Mozilla and Opera Software on Wednesday backed Google's new open-source, royalty-free video format, and all three browser makers issued developer builds incorporating WebM.
One analyst bemoaned the fragmentation of standards that Google's move will bring, but still applauded the new standard. "A truly open standard is great, and Google's doing a good thing here," said Ray Valdes, an Gartner analyst who covers browsers. "But I'm not sure if Google, Mozilla and Opera can pull this off."
While Mozilla and Opera jumped on Google's bandwagon, rival Microsoft's support was lukewarm. Although it promised to support the new format, Microsoft won't deliver WebM's video codec, VP8, in its next browser, Internet Explorer 9 (IE9).
VP8 is the open-source, royalty-free video encoding-decoding technology, or codec, that WebM will use to compress and decompress digital video. Google acquired VP8 when it bought On2 Technologies in February for $125 million.
"Though video is ... now core to the Web experience, there is unfortunately no open and free video format that is on par with the leading commercial choices," said Jeremy Doig, Google's engineering director of video, and Mike Jazayeri, a group product manager with the company, in a introductory entry on the WebM project's blog.
By "commercial choices," Doig and Jazayeri meant H.264, the royalty-encumbered codec that Apple and Microsoft back for video in HTML5, the next-generation Web development language. But while large companies like Apple and Microsoft -- even Google for YouTube -- pay H.264's steep royalties, others, such as Mozilla, have refused. Both Mozilla and Opera, for example, have supported the open-source Ogg Theora codec as a free substitute for H.264.
Yesterday, the two browser makers tossed their hat into Google's ring.
"Until today, Theora was the only production-quality codec that was usable under terms appropriate for the open Web," said Mike Shaver, Mozilla's head of engineering, on the company's blog. "Now we can add another, in the form of VP8 ... a tremendous technology to have on the side of the open Web."
"We now have a great format for video," added Hakon Wium Lie, Opera's chief technology officer. "We all have video cameras in our pockets. Let's use them, let's back WebM."
Mozilla and Opera also on Wednesday released developer previews of Firefox and Opera that support WebM and VP8. Google added the new format and codec to Chromium, the open-source project that feeds into Chrome, and promised to push WebM into the browser's "dev" channel in the coming weeks.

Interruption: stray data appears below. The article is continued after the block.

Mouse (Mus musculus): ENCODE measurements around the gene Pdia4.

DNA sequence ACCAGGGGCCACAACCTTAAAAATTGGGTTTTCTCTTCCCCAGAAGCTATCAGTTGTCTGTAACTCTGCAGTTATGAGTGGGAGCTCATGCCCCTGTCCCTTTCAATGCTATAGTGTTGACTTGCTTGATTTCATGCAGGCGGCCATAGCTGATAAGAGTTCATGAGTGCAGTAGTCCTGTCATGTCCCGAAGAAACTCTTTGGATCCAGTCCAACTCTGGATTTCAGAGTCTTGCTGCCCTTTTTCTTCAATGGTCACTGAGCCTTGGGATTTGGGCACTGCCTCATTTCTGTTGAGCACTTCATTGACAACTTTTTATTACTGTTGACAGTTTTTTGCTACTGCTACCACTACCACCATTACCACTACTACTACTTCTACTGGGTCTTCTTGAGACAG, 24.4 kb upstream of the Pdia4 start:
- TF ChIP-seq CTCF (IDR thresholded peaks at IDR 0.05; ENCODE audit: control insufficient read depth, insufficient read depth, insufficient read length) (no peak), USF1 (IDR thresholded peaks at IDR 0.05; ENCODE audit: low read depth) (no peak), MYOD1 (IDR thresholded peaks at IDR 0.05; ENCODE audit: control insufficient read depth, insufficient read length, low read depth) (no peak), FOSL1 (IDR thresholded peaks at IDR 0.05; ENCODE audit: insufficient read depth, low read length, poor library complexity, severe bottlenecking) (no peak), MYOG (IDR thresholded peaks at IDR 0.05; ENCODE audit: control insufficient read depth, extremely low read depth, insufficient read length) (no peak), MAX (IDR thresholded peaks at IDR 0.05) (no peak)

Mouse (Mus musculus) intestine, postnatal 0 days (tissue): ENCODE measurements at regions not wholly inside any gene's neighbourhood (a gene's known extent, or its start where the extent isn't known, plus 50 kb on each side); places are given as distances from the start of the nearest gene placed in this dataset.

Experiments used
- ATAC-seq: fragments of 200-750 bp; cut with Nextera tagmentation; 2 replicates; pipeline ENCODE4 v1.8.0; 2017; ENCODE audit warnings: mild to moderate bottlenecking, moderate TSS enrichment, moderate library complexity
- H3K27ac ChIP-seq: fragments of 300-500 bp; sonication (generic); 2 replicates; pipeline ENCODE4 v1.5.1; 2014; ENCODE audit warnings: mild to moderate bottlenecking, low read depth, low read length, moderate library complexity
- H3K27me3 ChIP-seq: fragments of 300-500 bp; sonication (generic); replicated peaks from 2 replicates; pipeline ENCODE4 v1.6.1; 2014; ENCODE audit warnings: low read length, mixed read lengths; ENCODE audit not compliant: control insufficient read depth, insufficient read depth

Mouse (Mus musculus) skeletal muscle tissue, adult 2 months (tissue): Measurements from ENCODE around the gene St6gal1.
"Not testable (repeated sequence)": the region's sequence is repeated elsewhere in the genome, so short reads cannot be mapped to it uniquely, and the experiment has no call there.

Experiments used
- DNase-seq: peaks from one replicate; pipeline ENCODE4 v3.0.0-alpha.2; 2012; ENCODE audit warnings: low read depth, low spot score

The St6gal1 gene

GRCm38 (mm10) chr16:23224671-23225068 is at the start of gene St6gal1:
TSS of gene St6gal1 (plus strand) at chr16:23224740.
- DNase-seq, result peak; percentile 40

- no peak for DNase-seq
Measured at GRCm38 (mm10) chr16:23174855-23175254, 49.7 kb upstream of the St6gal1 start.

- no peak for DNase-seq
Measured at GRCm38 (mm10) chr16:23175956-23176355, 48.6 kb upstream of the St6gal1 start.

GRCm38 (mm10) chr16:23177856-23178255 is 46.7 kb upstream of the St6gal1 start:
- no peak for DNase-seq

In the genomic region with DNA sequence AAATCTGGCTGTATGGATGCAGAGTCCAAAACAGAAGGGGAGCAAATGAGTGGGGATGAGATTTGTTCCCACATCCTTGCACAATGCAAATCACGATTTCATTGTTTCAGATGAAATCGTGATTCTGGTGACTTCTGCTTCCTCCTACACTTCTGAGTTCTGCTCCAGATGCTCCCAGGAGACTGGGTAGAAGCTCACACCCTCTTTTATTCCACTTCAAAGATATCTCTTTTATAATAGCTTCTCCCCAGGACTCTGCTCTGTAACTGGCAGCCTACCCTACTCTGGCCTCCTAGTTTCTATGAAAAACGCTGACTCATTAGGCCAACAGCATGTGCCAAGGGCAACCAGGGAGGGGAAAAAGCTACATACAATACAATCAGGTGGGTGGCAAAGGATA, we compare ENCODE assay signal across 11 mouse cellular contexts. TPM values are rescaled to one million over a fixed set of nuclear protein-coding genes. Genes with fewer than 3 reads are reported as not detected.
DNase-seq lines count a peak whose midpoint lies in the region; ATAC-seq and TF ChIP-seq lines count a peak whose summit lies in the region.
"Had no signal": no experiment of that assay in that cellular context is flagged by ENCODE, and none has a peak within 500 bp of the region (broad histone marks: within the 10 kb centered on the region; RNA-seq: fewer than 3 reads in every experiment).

Microsoft, meanwhile, said it would partially back WebM.
"In its HTML5 support, IE9 will support playback of H.264 video as well as VP8 video when the user has installed a VP8 codec on Windows," said Dean Hachamovitch, Microsoft's general manager for IE. In other words, Microsoft won't package Google's VP8 codec with IE9; users will have to search for and install it themselves.
"There are different kinds of support for WebM and VP8," said Valdes, "including Microsoft's lukewarm support. But Microsoft could be the one that shifts the balance. I don't know if Google, Mozilla and Opera have enough weight to counterbalance Microsoft and Apple on the other side."
"As we said recently, when it comes to HTML5, we're all in," said Hachamovitch. But he qualified that when it came to WebM and VP8. "At the same time, Windows customers, developers, and site owners also want assurances that they are protected from IP rights issues when using IE9," he continued, citing current discussions about possible patent liability issues surrounding VP8.
"There are some unknowns about patent exposure," Valdes agreed. "I think that, and a lot of other things, are going to take a very long time to resolve."
Apple is the only browser maker in the top five to have kept silent about WebM and VP8; the company did not respond to a request seeking comment on Thursday.
And even if Apple gets on board, Valdes isn't sure whether the new format and codec will ultimately benefit to the Web. "One of the things that's standing in the way of evolving the Web to the next generation is the multiple video formats," he said. "Ten years ago, there was much fragmentation -- RealPlayer, QuickTime, Windows Media -- but Flash video came around and became the de facto standard. That's what moved the Web forward.
"Now it looks like fragmentation is back," Valdes concluded. "And that may prove to be the biggest stumbling block for HTML5."
Gregg Keizer covers Microsoft, security issues, Apple, Web browsers and general technology breaking news for Computerworld. Follow Gregg on Twitter at @gkeizer or subscribe to Gregg's RSS feed . His e-mail address is email@example.com.